Results—

Body weight of case animals was not significantly different from that of control animals, but number of days that control animals were lame prior to recovery was significantly less than number of days that case animals were lame prior to the onset of laminitis. Lateromedial radiographic projections of the foot of the support limb were available for 16 of the 20 case animals. For all 16, thickness of the soft tissue dorsal to the distal phalanx was > 29% of the palmar cortical length of the distal phalanx, but only 1 had evidence of rotation of the distal phalanx. The proportion of case animals that were euthanatized was significantly greater than the proportion of control animals that were euthanatized.

Clinical Implications—

Duration of lameness, but not body weight, was a risk factor for development of laminitis in the contralateral limb in Equidae with unilateral lameness, and animals that developed this complication were more likely to be euthanatized than were animals that did not. (J Am Vet Med Assoc 1996;209:1746–1749)

Free access
in Journal of the American Veterinary Medical Association

Objective—

To describe and compare data from Thoroughbreds that sustained musculoskeletal injuries while racing with data from matched control horses.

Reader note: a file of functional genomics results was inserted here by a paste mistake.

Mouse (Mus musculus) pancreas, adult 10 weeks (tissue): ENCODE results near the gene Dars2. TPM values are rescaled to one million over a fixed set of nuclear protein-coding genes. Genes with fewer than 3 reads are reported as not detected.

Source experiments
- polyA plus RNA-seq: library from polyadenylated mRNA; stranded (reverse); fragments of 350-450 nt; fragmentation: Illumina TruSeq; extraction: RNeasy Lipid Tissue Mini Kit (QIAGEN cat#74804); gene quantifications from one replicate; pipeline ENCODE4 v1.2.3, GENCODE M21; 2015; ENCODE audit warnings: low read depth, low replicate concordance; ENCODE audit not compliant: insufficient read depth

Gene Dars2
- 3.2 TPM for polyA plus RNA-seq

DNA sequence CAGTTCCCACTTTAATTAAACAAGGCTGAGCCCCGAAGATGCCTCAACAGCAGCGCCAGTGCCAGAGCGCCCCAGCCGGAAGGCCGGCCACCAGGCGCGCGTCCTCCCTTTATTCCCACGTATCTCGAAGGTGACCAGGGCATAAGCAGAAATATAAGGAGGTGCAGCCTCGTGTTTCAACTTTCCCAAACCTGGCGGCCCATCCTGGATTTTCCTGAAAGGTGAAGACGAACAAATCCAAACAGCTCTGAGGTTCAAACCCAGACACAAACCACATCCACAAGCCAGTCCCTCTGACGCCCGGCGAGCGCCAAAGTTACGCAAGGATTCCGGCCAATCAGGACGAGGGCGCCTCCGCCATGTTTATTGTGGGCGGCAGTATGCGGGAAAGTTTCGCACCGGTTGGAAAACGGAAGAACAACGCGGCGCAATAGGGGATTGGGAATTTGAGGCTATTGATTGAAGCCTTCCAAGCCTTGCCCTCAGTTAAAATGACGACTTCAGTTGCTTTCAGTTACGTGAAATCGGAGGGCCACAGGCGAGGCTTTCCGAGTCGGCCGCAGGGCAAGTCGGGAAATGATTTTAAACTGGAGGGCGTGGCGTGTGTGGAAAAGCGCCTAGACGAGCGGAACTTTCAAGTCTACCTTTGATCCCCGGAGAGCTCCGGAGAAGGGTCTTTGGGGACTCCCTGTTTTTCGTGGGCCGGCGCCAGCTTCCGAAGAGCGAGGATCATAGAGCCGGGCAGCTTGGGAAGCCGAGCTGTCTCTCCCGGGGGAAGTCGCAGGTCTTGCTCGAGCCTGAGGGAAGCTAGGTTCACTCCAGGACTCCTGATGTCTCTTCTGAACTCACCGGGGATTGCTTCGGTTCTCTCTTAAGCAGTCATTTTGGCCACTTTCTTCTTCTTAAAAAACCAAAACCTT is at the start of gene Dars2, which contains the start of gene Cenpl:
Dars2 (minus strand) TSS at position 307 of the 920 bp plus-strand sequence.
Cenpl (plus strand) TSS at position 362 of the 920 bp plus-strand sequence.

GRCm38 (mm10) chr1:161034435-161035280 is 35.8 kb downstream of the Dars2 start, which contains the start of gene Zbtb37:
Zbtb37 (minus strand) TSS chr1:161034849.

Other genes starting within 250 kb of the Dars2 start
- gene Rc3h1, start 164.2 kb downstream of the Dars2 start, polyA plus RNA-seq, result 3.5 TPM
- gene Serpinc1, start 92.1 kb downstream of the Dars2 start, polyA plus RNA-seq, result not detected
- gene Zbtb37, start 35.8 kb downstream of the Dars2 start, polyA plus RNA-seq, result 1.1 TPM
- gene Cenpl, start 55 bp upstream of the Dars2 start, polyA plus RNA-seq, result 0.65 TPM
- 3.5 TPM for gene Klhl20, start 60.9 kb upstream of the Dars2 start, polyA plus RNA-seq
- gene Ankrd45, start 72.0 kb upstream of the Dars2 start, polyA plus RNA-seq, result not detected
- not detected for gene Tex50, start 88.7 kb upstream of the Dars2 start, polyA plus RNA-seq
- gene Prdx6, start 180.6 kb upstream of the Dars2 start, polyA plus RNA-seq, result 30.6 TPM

Design—

Matched case-control study.

Animals—

216 Thoroughbreds that sustained a musculoskeletal injury while racing and 532 horses from the same races that were not injured.

Procedure—

Data regarding racing history, race-entrant characteristics, racing events determined by analysis of videotapes of races, and results of prerace physical inspections were determined for all horses. Injured horses were compared with control horses by using conditional logistic regression.

Results—

Results of prerace inspection by regulatory veterinarians were significantly associated with injury. Odds of musculoskeletal injury, injury of the suspensory apparatus of the forellmb, and injury of the tendon of the superficial digital flexor muscle of the forelimb were 5.5 to 13.5 times greater among horses assessed to be at increased risk of injury by regulatory veterinarians on the basis of results of prerace inspection than for horses not considered to be at increased risk of injury. Odds of an abnormal finding in the suspensory ligament during prerace inspection were 3.4 times greater among horses that injured the suspensory apparatus than among control horses, and odds of an abnormal finding in the tendon of the superficial digital flexor muscle during prerace inspection were 15 times greater among horses that njured the tendon than among control horses.

Clinical Implications—

Regulatory veterinarians can identify horses during prerace physical inspection that have an increased risk of injury during races. Prerace physical inspections could be used to reduce the risk of injury to Thoroughbreds during races. (J Am Vet Med Assoc 1997;211:454–463)

Free access
in Journal of the American Veterinary Medical Association